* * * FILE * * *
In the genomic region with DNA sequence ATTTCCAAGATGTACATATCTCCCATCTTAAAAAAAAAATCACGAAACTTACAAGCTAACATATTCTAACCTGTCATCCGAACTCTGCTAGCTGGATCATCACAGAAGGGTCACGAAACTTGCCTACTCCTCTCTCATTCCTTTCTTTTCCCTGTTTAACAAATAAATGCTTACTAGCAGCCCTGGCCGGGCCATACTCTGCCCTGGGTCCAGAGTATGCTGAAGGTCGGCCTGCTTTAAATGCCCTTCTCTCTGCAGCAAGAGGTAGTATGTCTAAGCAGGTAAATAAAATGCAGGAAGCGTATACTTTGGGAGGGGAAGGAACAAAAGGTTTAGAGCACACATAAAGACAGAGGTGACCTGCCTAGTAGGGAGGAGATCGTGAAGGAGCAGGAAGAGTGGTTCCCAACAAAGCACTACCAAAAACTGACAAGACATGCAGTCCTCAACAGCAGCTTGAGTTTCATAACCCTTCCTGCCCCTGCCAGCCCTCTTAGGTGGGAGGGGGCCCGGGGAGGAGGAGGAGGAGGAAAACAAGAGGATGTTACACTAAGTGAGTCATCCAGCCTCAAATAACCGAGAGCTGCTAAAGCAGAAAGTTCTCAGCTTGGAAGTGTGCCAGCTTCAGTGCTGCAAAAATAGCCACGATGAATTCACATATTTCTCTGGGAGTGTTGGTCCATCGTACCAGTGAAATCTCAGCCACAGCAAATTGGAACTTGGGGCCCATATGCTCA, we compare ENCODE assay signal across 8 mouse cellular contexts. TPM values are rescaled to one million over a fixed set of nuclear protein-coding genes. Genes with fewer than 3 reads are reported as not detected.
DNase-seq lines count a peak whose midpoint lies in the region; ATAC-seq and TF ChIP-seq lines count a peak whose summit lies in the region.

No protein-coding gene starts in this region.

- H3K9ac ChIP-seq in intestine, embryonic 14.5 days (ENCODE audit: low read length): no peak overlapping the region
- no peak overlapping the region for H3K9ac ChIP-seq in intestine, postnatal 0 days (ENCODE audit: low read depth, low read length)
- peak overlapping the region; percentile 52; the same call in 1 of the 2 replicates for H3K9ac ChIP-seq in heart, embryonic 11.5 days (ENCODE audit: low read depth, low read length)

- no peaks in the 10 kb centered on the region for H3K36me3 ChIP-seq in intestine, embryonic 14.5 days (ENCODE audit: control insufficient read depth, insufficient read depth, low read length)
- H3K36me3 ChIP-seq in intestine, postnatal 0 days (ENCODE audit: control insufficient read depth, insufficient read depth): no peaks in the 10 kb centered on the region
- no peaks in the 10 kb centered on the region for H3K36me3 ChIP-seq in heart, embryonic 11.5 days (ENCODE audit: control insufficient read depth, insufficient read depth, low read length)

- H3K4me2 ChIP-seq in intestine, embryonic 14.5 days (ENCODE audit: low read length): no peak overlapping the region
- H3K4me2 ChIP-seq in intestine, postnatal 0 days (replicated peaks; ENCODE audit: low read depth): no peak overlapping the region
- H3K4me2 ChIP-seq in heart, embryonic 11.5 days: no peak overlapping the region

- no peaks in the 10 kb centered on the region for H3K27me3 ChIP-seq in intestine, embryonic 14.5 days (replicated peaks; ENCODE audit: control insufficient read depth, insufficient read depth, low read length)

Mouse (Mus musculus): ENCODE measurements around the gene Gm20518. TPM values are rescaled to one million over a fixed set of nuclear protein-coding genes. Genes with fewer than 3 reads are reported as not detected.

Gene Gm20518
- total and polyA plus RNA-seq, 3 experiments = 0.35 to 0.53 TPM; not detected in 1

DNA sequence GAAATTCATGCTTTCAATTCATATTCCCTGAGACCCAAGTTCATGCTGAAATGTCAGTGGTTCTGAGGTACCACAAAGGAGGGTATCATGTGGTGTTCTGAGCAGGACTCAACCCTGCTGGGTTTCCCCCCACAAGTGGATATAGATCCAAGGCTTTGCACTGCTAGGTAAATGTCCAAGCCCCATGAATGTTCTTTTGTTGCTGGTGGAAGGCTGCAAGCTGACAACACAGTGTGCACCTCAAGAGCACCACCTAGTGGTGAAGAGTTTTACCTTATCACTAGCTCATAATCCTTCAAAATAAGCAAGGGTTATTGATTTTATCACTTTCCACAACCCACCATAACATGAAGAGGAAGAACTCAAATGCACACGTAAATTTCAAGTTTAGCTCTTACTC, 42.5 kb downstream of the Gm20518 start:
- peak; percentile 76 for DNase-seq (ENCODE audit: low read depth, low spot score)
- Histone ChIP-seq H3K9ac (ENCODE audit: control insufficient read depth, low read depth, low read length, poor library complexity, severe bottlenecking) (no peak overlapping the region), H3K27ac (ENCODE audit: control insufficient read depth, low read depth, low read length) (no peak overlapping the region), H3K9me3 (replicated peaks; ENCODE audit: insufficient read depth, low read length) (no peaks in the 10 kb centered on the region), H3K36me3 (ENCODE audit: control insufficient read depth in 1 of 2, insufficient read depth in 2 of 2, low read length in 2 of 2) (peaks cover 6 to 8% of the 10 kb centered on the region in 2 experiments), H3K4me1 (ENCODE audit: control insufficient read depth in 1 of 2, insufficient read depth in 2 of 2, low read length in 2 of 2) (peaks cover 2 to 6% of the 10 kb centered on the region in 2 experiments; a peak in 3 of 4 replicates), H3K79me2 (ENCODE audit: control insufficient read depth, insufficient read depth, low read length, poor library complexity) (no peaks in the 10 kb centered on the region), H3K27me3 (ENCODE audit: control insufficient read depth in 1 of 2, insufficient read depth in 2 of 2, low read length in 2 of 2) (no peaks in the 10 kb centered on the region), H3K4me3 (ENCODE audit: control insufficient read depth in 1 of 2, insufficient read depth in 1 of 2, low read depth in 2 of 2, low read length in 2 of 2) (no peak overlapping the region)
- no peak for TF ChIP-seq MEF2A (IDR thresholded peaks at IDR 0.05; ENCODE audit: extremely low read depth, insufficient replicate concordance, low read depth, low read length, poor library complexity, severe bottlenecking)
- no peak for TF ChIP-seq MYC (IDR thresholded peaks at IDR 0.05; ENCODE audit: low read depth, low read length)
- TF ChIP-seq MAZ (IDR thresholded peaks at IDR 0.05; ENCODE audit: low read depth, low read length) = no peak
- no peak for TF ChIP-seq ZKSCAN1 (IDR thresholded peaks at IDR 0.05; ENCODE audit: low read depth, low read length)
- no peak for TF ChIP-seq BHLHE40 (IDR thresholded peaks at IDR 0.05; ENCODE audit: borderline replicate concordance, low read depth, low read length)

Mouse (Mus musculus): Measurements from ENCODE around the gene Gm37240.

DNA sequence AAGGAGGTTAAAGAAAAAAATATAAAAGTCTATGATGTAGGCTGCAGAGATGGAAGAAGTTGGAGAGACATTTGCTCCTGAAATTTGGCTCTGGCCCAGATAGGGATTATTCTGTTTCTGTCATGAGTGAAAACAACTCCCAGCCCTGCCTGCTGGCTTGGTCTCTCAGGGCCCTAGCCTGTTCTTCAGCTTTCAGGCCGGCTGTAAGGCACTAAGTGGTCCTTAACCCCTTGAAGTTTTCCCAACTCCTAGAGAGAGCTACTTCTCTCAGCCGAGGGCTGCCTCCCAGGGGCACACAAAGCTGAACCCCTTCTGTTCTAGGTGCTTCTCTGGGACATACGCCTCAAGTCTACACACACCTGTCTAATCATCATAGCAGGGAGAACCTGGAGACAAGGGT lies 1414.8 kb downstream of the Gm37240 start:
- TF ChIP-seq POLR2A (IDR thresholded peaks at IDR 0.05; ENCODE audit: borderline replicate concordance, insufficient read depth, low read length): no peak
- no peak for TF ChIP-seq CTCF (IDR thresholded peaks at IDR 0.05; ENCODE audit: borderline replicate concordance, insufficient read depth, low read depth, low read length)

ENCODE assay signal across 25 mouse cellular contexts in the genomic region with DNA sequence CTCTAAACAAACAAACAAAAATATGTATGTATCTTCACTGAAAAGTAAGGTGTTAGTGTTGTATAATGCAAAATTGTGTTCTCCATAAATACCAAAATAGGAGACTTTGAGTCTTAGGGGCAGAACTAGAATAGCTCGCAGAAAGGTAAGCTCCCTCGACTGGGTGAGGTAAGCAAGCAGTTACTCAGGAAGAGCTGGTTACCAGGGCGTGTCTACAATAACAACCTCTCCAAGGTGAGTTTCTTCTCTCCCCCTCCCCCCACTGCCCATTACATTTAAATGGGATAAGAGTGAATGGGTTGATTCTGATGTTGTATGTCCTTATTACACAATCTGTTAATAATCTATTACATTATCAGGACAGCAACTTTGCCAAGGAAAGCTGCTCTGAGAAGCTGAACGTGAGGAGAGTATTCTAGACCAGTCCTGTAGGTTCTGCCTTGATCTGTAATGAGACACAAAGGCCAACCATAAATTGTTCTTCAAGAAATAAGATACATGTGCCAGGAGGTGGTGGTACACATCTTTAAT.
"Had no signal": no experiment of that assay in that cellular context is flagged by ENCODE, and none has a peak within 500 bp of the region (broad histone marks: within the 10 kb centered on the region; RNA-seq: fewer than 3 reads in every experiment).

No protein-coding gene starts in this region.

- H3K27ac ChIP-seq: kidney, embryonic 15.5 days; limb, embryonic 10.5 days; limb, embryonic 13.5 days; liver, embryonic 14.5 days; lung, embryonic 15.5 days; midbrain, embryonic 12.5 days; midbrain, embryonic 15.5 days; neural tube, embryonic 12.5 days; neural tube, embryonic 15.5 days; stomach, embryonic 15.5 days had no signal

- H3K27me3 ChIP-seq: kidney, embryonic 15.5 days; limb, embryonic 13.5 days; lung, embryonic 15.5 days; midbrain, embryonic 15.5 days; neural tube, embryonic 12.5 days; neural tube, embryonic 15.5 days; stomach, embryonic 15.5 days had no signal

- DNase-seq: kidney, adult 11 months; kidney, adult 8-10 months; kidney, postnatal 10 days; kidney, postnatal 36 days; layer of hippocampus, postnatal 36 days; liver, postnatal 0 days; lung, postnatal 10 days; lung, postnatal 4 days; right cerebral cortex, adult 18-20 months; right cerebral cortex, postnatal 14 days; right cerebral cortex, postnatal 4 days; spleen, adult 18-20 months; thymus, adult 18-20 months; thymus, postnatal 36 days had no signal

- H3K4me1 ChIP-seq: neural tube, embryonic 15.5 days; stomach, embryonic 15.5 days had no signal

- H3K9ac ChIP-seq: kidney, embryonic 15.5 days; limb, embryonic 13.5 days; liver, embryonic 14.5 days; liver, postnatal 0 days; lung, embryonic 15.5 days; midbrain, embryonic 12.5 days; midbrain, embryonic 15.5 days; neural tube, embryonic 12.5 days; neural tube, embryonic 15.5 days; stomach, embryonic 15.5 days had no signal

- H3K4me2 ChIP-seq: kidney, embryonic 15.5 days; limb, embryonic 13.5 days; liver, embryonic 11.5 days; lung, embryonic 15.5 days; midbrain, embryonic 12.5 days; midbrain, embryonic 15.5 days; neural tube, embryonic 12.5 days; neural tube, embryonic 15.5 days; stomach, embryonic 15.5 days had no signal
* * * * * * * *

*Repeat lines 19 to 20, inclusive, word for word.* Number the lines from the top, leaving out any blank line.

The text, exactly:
- Histone ChIP-seq H3K9ac (ENCODE audit: control insufficient read depth, low read depth, low read length, poor library complexity, severe bottlenecking) (no peak overlapping the region), H3K27ac (ENCODE audit: control insufficient read depth, low read depth, low read length) (no peak overlapping the region), H3K9me3 (replicated peaks; ENCODE audit: insufficient read depth, low read length) (no peaks in the 10 kb centered on the region), H3K36me3 (ENCODE audit: control insufficient read depth in 1 of 2, insufficient read depth in 2 of 2, low read length in 2 of 2) (peaks cover 6 to 8% of the 10 kb centered on the region in 2 experiments), H3K4me1 (ENCODE audit: control insufficient read depth in 1 of 2, insufficient read depth in 2 of 2, low read length in 2 of 2) (peaks cover 2 to 6% of the 10 kb centered on the region in 2 experiments; a peak in 3 of 4 replicates), H3K79me2 (ENCODE audit: control insufficient read depth, insufficient read depth, low read length, poor library complexity) (no peaks in the 10 kb centered on the region), H3K27me3 (ENCODE audit: control insufficient read depth in 1 of 2, insufficient read depth in 2 of 2, low read length in 2 of 2) (no peaks in the 10 kb centered on the region), H3K4me3 (ENCODE audit: control insufficient read depth in 1 of 2, insufficient read depth in 1 of 2, low read depth in 2 of 2, low read length in 2 of 2) (no peak overlapping the region)
- no peak for TF ChIP-seq MEF2A (IDR thresholded peaks at IDR 0.05; ENCODE audit: extremely low read depth, insufficient replicate concordance, low read depth, low read length, poor library complexity, severe bottlenecking)